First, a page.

Sorry, buddy, didn't mean to misconstrue what you were saying. That's the problem with not being face to face and trying to fathom the intent of words written from one's own perspective. Apologies and thanks for not taking it personally, which wasn't ever the intent. Yes you have some very valid points. Naturally enough, you can understand that from the perspective of many of us, the USA isn't the place it used to be (and never was). Hindsight seems to always have rose colored glasses attached? But that aside, it can easily be seen that the entire world - not just the US - is a what could almost be described as a perfect storm in so many ways.... we sure have our work cut out for us, and shouldn't give up the ship / head to the hills with our rifles & bug-out-bags just yet... (and at my middle age, I frankly wouldn't survive such a scenario anyway - best to leave the Mad Max lifestye to the younger set if sillyvization collapses)!

  • Gypsytda Gypsytda on Feb 23, 2010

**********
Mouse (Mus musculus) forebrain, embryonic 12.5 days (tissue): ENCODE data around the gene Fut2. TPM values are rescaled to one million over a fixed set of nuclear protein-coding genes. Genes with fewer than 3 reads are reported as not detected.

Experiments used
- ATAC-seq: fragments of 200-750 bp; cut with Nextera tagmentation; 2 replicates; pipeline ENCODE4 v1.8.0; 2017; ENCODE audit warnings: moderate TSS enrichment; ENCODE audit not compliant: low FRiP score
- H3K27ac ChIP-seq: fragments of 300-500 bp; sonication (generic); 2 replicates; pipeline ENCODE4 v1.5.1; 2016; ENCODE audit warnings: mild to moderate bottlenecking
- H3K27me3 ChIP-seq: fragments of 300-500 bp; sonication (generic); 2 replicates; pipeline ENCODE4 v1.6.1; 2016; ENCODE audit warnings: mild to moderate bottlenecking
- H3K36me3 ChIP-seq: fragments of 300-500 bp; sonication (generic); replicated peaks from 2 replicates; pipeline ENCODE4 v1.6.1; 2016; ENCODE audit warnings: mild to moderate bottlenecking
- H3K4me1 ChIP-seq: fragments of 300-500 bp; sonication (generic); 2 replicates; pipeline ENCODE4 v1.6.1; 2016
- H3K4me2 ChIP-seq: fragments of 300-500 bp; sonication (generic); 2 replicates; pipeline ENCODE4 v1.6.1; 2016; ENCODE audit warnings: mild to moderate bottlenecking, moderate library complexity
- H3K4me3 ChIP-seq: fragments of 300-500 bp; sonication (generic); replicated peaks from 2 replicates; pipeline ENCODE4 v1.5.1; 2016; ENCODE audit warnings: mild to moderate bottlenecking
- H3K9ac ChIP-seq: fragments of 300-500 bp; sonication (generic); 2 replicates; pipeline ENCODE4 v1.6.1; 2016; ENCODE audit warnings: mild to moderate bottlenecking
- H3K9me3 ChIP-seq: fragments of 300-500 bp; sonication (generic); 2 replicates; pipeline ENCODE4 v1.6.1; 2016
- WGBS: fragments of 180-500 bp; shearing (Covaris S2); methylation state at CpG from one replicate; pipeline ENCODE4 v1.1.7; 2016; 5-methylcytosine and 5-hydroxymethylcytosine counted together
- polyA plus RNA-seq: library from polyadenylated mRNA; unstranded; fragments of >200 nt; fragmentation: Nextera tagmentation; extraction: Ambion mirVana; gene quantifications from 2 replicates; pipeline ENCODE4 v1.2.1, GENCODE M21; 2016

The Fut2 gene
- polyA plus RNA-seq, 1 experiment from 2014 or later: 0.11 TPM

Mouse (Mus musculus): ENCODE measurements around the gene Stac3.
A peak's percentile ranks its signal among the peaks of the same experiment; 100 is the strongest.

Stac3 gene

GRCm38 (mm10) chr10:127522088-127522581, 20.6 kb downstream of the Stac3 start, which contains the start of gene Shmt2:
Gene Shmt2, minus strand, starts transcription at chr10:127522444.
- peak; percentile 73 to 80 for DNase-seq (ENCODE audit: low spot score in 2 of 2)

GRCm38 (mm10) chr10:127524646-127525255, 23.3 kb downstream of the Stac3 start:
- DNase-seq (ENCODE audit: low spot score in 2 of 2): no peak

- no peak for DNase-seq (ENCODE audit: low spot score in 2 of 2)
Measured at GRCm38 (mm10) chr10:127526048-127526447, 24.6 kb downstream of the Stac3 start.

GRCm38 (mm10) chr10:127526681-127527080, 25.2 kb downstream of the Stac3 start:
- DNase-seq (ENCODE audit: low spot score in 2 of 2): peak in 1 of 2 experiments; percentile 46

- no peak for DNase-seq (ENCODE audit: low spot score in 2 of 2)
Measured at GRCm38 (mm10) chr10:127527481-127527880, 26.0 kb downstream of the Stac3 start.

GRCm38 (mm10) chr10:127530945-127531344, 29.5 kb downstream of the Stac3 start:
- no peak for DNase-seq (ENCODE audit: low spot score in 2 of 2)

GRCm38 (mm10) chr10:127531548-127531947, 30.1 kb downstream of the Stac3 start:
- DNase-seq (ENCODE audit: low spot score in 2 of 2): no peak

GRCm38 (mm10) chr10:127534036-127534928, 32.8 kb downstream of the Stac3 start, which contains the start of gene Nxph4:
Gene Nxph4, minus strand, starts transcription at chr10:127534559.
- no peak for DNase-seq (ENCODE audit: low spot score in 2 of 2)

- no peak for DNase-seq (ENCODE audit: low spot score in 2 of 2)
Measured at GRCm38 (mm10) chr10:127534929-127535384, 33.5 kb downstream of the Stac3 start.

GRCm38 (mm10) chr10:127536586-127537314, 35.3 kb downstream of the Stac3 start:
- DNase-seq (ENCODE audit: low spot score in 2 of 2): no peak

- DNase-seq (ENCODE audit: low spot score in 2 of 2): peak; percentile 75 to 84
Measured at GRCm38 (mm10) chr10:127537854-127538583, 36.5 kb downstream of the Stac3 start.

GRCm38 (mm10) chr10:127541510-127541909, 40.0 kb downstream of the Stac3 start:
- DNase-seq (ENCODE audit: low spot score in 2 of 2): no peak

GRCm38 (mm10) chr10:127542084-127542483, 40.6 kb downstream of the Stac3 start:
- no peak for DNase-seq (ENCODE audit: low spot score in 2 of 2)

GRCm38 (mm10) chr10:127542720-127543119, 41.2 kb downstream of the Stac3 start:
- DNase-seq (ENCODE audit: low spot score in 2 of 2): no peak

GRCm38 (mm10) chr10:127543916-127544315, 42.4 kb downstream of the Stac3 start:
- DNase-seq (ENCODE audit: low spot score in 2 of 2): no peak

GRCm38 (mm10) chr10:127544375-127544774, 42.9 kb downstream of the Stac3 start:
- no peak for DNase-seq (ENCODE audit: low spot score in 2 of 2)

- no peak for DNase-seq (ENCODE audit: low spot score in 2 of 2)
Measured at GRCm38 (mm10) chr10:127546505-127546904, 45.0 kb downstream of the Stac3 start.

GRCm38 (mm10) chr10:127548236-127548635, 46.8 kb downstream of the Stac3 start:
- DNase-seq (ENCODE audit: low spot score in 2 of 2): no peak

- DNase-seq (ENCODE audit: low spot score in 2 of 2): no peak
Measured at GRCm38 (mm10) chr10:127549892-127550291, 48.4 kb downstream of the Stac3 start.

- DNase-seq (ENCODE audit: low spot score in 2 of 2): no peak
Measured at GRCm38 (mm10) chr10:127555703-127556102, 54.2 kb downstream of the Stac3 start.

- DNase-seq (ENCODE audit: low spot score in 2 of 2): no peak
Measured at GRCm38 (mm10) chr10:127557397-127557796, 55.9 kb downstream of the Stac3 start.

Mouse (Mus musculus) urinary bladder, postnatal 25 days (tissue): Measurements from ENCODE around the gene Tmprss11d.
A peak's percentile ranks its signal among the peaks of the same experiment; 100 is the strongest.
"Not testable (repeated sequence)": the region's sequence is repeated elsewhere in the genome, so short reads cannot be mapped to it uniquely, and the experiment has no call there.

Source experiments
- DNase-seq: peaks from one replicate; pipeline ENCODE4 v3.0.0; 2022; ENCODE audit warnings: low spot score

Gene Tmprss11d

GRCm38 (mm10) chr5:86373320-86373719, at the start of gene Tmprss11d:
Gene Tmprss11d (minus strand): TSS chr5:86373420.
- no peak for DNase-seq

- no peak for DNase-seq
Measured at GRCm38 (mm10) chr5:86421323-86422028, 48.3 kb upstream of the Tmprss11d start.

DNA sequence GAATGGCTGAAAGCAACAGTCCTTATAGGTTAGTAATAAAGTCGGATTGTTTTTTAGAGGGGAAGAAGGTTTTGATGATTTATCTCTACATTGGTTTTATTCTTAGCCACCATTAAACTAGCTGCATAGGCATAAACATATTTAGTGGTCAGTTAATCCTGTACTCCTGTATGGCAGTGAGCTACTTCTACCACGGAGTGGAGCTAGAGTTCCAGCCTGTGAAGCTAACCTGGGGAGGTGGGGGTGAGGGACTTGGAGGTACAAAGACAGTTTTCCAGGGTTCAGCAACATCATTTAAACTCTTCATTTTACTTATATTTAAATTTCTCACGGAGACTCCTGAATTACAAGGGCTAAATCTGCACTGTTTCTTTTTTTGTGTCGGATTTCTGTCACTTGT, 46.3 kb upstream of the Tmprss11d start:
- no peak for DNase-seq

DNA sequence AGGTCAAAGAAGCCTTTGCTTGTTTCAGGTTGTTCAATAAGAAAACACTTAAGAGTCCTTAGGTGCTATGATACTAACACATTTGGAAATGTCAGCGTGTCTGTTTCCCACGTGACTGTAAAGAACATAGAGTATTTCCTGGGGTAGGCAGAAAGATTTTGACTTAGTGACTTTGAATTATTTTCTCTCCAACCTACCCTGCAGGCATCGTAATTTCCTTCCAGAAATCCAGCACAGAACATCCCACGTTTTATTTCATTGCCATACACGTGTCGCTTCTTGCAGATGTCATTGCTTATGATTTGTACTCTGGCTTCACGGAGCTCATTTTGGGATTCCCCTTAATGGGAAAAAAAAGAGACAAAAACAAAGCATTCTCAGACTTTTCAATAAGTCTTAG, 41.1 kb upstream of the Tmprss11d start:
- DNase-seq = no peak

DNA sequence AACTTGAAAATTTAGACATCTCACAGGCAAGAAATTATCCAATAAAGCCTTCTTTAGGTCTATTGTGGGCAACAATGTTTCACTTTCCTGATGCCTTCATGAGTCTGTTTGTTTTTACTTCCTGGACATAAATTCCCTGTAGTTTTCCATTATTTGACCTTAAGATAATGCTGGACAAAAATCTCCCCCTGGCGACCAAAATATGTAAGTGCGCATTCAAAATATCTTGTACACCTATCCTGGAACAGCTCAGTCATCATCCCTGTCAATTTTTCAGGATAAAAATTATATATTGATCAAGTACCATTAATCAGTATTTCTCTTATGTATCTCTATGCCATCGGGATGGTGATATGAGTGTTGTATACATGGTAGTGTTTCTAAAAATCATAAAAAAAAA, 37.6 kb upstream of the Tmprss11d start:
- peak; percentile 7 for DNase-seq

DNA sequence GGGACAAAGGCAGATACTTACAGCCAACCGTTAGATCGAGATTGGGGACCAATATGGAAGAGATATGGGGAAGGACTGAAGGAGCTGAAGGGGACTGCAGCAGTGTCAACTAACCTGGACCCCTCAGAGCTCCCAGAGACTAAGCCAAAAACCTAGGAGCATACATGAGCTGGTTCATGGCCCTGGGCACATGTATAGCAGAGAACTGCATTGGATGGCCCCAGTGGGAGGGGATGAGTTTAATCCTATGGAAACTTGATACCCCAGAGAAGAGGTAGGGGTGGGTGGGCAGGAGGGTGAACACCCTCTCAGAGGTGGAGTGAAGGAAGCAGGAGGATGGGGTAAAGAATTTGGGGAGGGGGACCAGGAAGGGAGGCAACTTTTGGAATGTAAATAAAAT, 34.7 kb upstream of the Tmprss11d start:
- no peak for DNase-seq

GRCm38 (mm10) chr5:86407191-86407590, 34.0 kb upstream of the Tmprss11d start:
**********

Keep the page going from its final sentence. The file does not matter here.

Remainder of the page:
Something else to remember when it comes to the failures of GM is that they have been working on their failure for decades. this is from wikipedia (which I know is not 100% on target, but it can be varified if questioned) "General Motors was financially vulnerable before the automotive industry crisis of 2008-2009. It came close to insolvency and bankruptcy after falling sales caused a US$4.45 billion loss in 1991.[citation needed] Cost-cutting and management changes restored profitability for the next 10 years.[citation needed] In 2005 the company posted a loss of US$10.6 billion.[15] In 2006, its attempts to obtain U.S. government financing to support its pension liabilities and also to form commercial alliances with Nissan and Renault failed. For fiscal year 2007, GM's losses for the year were US$38.7 billion,[16] and sales for the following year dropped by 45%" GM knew they were failing, they continued the same path, they refused to improve.. had they corrected their issues way back when they would not be in he situation they are in now. (One huge error was creating Saturn).. They also constantly make the same mistake 2, 3 or more times and simply labeled it under other names.. Chevy (former) Pontiac, GM, (former) Saturn, (former) Oldsmobile, Buick.. etc.. there is so much redundancy.. if they could try and focus on one car correctly that would make a HUGE difference. I feel for the dealers, I feel for the plants.. I do not like to see or want for anyone to lose jobs, and especially right now, in this economy. If GM is successful (and they likely will be) in cutting the dealers they targetted to cut, I hope for those dealers to simply select a better auto company to support & sell (and that really is not a stretch). If I was one of those dealers I would not want to continue to sell/support vehicles from such an awful company.